At dawn on Monday, Syrian regime forces targeted a Turkish observation post in the Idlib governorate, killing eight Turkish citizens, one of them a civilian. The Turkish army responded immediately to the attack, explained Defence Minister Hulusi Akar, and bombed 54 targets belonging to the regime, killing 76 Syrian soldiers.
This escalation against Syrian regime forces operating under a Russian umbrella to control Idlib province was expected. Officials have announced repeatedly that the Turkish army will not hesitate to respond to any attack by the Syrian regime forces on their soldiers stationed in observation posts in the de-escalation zone.
Throughout history, relations between Turkey and Russia have witnessed ups and downs, and the better the relations between Ankara and Moscow are, the more that their respective goals, aspirations and readings of events and developments tend to differ. In the recent rapprochement, for example, Turkey wanted to strike a balance between its relations with the US and its relations with Russia, to ensure a degree of independence and protect its national interests. Russia sought to push Turkey away from its Western allies so that Ankara would eventually be forced to ally itself with Moscow, or at least grow as close as possible to it over particular issues.
In Syria, Russia’s goal is different to that of Turkey, and just because the two sides reached agreement in both Astana and Sochi, this does not mean that their aspirations are identical. Recent developments indicate that Moscow’s interpretation of the agreements differs from that of Ankara, and that the former seeks to restore the Syrian regime’s control over the liberated areas, including the Idlib governorate. After the recent escalation, each party called on the other to adhere to the provisions of the Astana and Sochi agreements and pledges. This suggests that different interpretations of the two agreements still exist.
Forces loyal to the Syrian regime are attacking Idlib, but everyone knows that Damascus cannot advance one inch without Moscow’s approval. To thwart the game of pushing the regime forces to the forefront and hiding behind them, Turkey has started to respond to their attacks; it says that its troops are targeting the regime forces, not Russia’s.
In statements made after the Turkish army’s response to Monday’s attack, President Recep Tayyip Erdogan said that there is no need at this stage to enter into a conflict with Russia; he indicated that Ankara and Moscow have very serious strategic initiatives. However, he also stressed that the Turkish army will continue to respond to attacks by Syrian regime forces whenever the latter target Turkey’s troops stationed in observation posts.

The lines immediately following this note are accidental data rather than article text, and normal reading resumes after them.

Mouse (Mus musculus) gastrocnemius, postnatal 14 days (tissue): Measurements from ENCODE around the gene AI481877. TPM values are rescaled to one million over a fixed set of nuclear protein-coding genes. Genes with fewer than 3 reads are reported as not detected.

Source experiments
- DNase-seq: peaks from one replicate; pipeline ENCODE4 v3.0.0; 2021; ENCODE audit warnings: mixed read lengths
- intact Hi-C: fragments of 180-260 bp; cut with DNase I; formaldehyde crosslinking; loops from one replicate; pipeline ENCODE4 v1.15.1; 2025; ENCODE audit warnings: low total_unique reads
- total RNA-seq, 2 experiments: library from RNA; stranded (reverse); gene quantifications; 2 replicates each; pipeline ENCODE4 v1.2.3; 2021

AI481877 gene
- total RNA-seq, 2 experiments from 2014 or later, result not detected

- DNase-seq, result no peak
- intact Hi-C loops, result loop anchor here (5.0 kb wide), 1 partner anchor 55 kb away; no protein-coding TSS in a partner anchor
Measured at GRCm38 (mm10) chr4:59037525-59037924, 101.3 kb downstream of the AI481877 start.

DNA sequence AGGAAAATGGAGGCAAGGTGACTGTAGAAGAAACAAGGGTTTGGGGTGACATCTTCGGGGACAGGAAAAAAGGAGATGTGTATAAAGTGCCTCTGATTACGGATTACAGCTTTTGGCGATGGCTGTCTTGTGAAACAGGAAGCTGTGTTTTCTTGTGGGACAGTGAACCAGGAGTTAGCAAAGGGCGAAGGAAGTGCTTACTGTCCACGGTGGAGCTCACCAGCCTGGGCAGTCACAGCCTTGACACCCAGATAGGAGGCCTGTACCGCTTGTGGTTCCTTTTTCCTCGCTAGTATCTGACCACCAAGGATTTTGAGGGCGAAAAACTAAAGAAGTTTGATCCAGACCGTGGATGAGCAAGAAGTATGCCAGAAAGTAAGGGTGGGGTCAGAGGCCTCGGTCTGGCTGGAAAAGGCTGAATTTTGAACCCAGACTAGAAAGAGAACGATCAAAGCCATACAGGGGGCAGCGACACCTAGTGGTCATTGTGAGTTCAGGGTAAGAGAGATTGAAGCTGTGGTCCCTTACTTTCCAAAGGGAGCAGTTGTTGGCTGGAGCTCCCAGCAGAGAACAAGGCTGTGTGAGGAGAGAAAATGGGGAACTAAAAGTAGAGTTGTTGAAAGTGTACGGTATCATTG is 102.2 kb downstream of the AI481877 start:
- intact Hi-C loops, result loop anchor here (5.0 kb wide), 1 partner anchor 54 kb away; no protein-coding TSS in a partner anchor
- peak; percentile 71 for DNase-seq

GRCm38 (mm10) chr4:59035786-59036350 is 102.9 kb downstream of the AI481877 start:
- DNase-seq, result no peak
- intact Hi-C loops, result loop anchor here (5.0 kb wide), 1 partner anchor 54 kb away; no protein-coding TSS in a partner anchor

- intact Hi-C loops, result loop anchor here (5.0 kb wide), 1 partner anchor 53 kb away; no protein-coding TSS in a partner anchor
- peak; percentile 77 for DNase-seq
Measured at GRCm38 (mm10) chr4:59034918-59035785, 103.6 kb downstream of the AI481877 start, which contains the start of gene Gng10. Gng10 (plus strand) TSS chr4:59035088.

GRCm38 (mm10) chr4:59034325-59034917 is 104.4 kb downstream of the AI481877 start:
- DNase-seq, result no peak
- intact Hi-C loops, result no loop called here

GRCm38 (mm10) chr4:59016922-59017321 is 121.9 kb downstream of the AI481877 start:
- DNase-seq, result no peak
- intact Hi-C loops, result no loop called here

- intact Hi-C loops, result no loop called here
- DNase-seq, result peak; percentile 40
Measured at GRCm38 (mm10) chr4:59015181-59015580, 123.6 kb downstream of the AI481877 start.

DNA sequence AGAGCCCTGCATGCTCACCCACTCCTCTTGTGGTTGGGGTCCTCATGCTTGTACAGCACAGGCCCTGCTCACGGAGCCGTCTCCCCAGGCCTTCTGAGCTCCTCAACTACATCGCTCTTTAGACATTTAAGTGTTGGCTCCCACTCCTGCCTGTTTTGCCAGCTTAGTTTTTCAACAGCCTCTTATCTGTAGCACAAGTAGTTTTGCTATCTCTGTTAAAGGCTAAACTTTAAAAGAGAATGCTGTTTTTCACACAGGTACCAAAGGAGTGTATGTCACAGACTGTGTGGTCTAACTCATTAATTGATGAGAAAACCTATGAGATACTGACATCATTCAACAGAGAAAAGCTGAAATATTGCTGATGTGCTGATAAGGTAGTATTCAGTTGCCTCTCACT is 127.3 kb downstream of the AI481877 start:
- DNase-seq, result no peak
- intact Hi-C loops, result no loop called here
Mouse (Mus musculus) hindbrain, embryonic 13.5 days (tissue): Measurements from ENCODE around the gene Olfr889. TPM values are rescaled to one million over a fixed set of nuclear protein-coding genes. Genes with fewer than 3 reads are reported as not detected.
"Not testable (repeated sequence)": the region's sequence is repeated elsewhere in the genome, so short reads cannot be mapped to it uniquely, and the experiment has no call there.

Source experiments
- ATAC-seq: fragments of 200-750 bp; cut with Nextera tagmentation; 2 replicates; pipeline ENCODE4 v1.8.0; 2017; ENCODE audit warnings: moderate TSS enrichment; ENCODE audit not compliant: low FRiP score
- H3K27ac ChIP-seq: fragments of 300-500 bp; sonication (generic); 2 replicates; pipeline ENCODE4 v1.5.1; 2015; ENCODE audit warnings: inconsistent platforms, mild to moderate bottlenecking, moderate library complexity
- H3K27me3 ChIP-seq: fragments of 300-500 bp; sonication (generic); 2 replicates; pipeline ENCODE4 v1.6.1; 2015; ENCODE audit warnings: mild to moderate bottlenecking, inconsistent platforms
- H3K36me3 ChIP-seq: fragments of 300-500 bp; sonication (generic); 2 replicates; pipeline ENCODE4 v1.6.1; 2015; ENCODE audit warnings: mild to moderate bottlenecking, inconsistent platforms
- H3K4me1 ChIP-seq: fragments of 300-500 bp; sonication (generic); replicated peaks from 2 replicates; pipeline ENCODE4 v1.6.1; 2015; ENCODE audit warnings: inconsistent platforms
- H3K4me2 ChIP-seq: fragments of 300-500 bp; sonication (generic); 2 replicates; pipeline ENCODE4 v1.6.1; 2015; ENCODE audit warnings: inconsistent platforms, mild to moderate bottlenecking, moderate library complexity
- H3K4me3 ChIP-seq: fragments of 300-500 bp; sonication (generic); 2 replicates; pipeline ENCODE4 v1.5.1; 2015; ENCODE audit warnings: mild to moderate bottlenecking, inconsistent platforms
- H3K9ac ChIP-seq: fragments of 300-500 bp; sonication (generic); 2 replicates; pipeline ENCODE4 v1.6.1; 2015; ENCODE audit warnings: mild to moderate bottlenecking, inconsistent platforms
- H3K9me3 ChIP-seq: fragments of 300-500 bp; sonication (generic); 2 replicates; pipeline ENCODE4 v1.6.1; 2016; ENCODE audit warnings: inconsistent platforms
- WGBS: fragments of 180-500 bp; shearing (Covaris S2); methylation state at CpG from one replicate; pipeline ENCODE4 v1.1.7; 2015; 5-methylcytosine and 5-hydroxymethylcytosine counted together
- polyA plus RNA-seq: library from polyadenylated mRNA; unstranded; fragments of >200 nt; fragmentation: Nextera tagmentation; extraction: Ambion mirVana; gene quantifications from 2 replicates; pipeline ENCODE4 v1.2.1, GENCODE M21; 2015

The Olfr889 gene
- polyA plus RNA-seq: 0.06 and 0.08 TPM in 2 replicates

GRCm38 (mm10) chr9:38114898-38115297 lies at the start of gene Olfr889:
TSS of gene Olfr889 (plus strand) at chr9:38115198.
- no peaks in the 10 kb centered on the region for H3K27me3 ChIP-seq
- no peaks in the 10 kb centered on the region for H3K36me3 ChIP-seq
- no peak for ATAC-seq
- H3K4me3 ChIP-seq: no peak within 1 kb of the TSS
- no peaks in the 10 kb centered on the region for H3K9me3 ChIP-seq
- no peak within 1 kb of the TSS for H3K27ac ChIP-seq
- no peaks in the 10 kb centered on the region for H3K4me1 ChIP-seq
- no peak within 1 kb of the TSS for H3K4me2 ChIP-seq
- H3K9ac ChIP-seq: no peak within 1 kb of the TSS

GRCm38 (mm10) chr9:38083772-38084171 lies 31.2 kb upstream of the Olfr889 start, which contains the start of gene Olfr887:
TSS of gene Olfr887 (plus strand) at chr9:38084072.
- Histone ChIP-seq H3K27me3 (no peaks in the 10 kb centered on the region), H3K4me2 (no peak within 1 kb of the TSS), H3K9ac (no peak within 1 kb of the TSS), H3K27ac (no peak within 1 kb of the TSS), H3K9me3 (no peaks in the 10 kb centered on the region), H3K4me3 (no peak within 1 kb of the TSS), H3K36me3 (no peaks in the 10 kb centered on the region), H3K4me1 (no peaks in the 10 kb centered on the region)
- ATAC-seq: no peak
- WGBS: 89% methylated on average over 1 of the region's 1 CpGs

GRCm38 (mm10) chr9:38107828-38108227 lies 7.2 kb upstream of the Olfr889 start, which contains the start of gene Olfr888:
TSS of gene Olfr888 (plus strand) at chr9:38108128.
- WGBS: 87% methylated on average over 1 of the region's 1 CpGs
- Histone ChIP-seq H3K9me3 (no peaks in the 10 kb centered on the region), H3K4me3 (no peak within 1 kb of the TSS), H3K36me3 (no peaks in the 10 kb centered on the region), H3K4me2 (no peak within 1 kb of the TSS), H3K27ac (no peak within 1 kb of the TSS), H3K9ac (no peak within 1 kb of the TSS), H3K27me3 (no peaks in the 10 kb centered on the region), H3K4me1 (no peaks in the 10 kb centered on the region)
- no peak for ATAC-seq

Erdogan’s statements put the ball in the Russian court, leaving the door open for several possibilities. The first is that diplomatic efforts will succeed, with Russia reining-in the Syrian regime and its troops. It is also possible that the Turkish army will continue to respond to those forces whenever they target the observation posts. It is also possible that Russian forces will clash with Turkish troops to protect the Syrian regime army and allied militias, so that Turkey is forced into a conflict with Russia.
The Syrian attack on the Turkish observation post came before Erdogan’s visit to Ukraine. During his reception in Kiev, he greeted the Special Honour Guard Battalion by saying, “Glory to Ukraine”, and stressed that Turkey will continue to support its Black Sea neighbour’s sovereignty and territorial integrity, and will not recognise Russia’s annexation of Crimea. Ukrainian President Volodymyr Zelenskiy used a joint press conference with his Turkish counterpart to announce that his country’s army would get help from Turkey under the military cooperation agreement between the two countries. Erdogan’s visit has implications, not least that any conflict between Turkey and Russia in Syria will not remain confined to that issue, but will extend to others, such as Ukraine and Crimea.
Turkey’s response on Monday is thus a message from Ankara to Moscow that it participated in the Astana and Sochi talks in order to agree on points that all parties must adhere to, and that trying to impose a new reality after reaching an agreement is unacceptable. It also lets Moscow know that Turkey will not withdraw from the observation posts, and will not, under any circumstance, give up protecting the city of Saraqib and Idlib governorate.
This article first appeared in Arabi21 on 5 February 2020
The views expressed in this article belong to the author and do not necessarily reflect the editorial policy of Middle East Monitor.